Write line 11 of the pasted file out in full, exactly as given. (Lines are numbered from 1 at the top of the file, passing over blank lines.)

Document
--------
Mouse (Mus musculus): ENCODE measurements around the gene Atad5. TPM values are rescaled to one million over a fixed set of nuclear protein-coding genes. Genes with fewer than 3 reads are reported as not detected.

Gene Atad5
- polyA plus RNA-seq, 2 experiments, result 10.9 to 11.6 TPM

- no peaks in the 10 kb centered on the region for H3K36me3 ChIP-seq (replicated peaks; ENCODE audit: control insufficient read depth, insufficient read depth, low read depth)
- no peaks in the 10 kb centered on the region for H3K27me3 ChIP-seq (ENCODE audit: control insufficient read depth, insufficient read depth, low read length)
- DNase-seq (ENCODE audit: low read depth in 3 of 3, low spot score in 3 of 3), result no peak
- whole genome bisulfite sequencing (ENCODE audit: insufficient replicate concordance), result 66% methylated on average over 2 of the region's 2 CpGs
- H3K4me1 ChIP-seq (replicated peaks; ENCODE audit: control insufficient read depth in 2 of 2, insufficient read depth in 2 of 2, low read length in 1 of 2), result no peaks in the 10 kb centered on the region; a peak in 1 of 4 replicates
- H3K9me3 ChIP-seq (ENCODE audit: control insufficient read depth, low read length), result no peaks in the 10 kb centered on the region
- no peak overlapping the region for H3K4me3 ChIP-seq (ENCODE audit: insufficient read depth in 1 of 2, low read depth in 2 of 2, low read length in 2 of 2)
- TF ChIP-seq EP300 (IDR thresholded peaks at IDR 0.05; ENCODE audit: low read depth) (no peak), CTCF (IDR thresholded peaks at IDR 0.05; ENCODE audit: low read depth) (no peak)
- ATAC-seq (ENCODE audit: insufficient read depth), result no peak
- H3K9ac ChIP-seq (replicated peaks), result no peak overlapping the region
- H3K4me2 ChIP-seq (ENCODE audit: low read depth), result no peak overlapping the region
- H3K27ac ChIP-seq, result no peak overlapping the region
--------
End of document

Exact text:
- TF ChIP-seq EP300 (IDR thresholded peaks at IDR 0.05; ENCODE audit: low read depth) (no peak), CTCF (IDR thresholded peaks at IDR 0.05; ENCODE audit: low read depth) (no peak)